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Western Capitalism in Decline

Government policy-makers are destroying a system that took mankind from dark feudal superstitions to cracking the secrets of life with deceptions, delusions and abuse.



) -- Democratic capitalism is in eclipse.

From Berlin to Tokyo, governments struggle to instigate enough growth to pay their bills and gainfully employ workers, meanwhile, China enjoys breakneck progress.

Democratic capitalism is not flawed. Rather, government policy-makers are destroying a system that took mankind from dark feudal superstitions to cracking the secrets of life with deceptions, delusions and abuse.

From Athens to Sacramento, politicians have deceived voters by telling them pension systems can be constructed allowing retirement at ages 55 or 60. Whether funded by savings and investments or taxes, no solvent pension system is possible that permits educated professionals, unionized workers and government employees, who get most of the income and benefits, to work only 30 or 35 years and retire for another 20 or 25 years.

In the United States, President Obama has convinced American families earning less than $250,000 a year that they can have guaranteed health care that costs 50% more than what Germans and Canadians pay and double what the British shell out without paying a dime in additional health insurance premiums and taxes.

To make that work, he will have to start selling shares in the Brooklyn Bridge --thankfully Mayor Bloomberg owns it.

Sadly, after Greece defaults the dominos won't stop in Berlin but in Washington.

Politicians have deluded themselves into believing an education system that encourages young people to "find themselves" instead of "finding something productive" will give society enough scientists and engineers to solve the tough problems needed to perpetuate growth. They have deluded themselves into thinking that professors spending six hours a week or less teaching and the rest thinking great thoughts, or verbally pistol-whipping the society that supports them, is somehow wealth-creating.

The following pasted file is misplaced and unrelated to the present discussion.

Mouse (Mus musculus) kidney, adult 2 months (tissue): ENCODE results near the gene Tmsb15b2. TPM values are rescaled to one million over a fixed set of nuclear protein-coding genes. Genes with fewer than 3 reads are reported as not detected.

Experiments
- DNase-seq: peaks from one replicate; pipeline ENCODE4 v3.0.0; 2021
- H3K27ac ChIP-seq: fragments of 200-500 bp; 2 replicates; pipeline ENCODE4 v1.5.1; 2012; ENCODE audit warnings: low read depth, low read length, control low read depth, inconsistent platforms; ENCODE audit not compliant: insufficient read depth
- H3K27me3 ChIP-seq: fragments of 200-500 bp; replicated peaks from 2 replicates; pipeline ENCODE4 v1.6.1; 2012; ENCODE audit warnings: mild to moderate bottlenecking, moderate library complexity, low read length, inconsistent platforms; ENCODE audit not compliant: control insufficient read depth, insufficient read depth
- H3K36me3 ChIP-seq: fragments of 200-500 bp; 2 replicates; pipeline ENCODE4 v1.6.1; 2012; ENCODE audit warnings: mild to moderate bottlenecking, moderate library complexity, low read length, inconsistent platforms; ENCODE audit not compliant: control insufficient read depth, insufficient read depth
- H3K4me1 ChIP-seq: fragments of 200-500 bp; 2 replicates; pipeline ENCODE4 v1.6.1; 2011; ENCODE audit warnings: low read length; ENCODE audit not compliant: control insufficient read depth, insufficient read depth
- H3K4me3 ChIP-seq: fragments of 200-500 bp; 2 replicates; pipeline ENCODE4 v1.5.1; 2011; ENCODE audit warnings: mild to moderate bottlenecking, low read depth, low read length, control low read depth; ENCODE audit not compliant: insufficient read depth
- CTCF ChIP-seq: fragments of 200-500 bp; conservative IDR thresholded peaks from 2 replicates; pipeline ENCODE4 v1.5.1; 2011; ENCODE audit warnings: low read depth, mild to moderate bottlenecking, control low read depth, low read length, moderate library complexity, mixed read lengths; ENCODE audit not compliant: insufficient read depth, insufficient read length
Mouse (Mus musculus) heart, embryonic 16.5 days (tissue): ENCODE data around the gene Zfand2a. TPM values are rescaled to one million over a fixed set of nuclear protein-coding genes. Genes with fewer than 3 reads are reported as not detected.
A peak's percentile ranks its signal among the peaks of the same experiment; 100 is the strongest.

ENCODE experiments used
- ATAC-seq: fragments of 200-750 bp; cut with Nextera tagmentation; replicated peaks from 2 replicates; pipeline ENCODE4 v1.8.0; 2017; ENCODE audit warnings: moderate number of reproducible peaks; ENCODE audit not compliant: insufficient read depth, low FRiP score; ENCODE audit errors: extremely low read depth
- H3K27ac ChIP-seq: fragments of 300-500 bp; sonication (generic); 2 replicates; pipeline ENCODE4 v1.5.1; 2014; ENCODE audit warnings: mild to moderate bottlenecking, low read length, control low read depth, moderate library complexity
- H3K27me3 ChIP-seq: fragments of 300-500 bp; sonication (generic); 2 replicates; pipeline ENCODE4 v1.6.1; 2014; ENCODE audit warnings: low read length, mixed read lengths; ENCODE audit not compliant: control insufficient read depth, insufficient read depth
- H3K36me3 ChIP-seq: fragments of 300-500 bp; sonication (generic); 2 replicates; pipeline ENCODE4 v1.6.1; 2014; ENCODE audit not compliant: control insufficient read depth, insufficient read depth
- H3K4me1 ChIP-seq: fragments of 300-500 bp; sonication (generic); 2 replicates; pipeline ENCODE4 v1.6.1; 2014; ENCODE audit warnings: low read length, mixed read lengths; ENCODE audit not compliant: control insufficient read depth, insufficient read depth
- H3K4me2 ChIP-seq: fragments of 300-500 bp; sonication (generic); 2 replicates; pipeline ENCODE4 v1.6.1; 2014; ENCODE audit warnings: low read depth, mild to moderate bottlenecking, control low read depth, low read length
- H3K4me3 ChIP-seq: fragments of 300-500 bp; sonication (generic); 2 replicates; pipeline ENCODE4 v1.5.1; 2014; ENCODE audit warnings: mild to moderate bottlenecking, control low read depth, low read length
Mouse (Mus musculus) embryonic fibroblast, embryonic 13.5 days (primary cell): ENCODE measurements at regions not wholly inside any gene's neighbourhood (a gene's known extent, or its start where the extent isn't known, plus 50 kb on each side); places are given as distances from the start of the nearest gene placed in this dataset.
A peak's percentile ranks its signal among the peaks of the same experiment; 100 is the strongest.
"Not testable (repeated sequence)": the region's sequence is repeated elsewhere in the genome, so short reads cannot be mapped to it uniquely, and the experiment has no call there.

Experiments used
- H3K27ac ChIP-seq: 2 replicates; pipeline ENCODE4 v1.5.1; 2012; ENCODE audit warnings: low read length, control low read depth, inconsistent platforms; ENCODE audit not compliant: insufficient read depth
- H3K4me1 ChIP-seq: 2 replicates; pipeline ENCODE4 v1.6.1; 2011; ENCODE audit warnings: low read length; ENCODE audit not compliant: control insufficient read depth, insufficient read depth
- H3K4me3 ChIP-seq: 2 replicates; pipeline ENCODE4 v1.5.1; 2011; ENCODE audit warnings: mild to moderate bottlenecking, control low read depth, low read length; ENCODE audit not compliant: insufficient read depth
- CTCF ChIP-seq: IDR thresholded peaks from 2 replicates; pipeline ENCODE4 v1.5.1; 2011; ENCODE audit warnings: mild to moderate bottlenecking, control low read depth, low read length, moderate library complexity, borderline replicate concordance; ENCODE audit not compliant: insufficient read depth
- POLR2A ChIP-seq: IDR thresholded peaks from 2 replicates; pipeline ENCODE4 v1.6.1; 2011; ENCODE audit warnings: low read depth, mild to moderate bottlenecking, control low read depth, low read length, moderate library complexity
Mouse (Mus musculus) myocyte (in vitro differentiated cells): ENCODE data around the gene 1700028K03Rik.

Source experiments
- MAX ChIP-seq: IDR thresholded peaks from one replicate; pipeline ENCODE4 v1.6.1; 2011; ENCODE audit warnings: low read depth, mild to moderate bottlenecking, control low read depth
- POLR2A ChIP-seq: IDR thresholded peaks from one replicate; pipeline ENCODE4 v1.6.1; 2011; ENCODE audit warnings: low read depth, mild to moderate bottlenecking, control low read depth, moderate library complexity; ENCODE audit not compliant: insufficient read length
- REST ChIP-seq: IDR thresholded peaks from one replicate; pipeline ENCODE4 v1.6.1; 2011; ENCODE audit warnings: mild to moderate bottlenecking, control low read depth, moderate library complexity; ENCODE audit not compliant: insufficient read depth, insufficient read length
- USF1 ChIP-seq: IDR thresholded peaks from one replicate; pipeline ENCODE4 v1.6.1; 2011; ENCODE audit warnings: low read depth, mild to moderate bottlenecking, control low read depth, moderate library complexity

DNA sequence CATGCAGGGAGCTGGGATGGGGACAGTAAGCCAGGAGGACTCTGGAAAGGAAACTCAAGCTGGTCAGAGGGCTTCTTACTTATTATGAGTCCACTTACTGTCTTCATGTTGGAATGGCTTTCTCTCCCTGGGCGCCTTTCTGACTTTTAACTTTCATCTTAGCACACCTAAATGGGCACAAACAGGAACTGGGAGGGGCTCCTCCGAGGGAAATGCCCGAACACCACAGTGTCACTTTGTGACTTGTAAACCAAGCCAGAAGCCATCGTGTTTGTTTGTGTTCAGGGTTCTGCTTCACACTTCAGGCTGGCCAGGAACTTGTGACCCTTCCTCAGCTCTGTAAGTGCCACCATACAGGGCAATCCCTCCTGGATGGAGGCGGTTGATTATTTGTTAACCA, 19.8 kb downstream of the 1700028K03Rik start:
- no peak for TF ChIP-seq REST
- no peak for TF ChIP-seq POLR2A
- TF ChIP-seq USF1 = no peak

Finally, free markets can't be wholly free but from Tokyo to Berlin national leaders have peculiar notions about who should compete, who should be regulated and how.

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Most national leaders having been educated in squeaky clean environs like Harvard, Oxford and the University of Tokyo believe anything created by hand, other than an exquisite meal or with a computer keystroke, is somehow unworthy of western post-industrial society.

Hence, they have granted virtually free access to western markets for manufacturers from China. For its part, China maintains high tariffs and other arcane import barriers on western products, subsidizes exports through an undervalued currency, and offers other inducements to keep Chinese products artificially cheap on world markets. China grows at 10% a year, and the West sheds millions of "unworthy" manufacturing jobs and stagnates.

Meanwhile, in New York, London and elsewhere 30-year-old MBAs pull down bonuses of one, 10 and $20 million a year for trading securities that really don't exist and creating havoc that have cost U.S. and European governments upward of $4 trillion to clean up.

Simply, on Harvard Square and at Kings College, where tenured professors supported by the wealth of dead people inbreed and define our values -- remember where Barack Obama learned about law and economics -- the intelligentsia has decided IT entrepreneurs, financiers and Hollywood stars should be paid more than God.

The rest of us, suffering this abuse, should be satisfied with low pay, unemployment benefits and subsidized health care, all paid for borrowing from the Chinese.

From Barack Obama to Angela Merkel the system is suffering from delusions of grandeur, self deception and good old fashioned abuse by leaders who address the world as Ivy League intellectuals think it should, rather than how the facts of physics, demography and economics define it.


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-- Written by Peter Morici in College Park, Md.

Professor Peter Morici, of the Robert H. Smith School of Business at the University of Maryland, is a recognized expert on economic policy and international economics. Prior to joining the university, he served as director of the Office of Economics at the U.S. International Trade Commission. He is the author of 18 books and monographs and has published widely in leading public policy and business journals, including the Harvard Business Review and Foreign Policy. Morici has lectured and offered executive programs at more than 100 institutions, including Columbia University, the Harvard Business School and Oxford University. His views are frequently featured on CNN, CBS, BBC, FOX, ABC, CNBC, NPR, NPB and national broadcast networks around the world.